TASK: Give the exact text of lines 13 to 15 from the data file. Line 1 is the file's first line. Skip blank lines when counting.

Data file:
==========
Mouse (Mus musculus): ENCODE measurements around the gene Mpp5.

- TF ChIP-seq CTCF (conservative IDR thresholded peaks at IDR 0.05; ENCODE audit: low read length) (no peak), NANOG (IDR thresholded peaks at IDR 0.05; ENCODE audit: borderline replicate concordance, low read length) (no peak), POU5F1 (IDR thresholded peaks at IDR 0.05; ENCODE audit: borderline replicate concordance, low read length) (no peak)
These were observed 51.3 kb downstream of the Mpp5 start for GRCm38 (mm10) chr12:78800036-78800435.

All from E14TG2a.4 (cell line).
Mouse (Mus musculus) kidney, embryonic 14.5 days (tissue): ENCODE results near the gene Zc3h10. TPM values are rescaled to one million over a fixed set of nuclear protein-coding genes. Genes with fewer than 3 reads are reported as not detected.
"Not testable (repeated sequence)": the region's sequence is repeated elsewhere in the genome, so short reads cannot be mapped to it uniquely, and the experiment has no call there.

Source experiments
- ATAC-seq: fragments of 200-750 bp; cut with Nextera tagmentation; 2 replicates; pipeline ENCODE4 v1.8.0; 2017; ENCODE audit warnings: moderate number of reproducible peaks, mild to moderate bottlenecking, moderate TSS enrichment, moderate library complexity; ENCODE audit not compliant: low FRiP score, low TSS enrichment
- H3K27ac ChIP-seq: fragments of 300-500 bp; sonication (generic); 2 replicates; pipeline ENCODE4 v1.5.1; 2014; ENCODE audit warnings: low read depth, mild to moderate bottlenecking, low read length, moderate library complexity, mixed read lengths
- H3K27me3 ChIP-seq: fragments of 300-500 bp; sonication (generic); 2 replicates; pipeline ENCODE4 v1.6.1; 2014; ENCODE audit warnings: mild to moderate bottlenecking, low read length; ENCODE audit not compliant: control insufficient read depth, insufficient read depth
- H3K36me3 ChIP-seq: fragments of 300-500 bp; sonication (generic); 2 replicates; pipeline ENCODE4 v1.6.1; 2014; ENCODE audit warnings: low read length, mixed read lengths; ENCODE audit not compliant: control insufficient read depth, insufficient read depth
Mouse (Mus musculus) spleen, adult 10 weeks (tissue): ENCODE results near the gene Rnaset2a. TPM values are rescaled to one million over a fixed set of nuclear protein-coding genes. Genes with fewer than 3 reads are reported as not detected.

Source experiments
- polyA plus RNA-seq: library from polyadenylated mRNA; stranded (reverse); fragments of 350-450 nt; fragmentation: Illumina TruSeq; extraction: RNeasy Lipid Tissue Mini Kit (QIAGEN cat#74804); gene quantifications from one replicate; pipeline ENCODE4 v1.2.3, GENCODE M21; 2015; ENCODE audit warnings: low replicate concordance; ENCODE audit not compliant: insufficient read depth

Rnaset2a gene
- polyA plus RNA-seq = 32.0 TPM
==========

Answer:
Source experiments
- polyA plus RNA-seq: library from polyadenylated mRNA; stranded (reverse); fragments of 350-450 nt; fragmentation: Illumina TruSeq; extraction: RNeasy Lipid Tissue Mini Kit (QIAGEN cat#74804); gene quantifications from one replicate; pipeline ENCODE4 v1.2.3, GENCODE M21; 2015; ENCODE audit warnings: low replicate concordance; ENCODE audit not compliant: insufficient read depth

Rnaset2a gene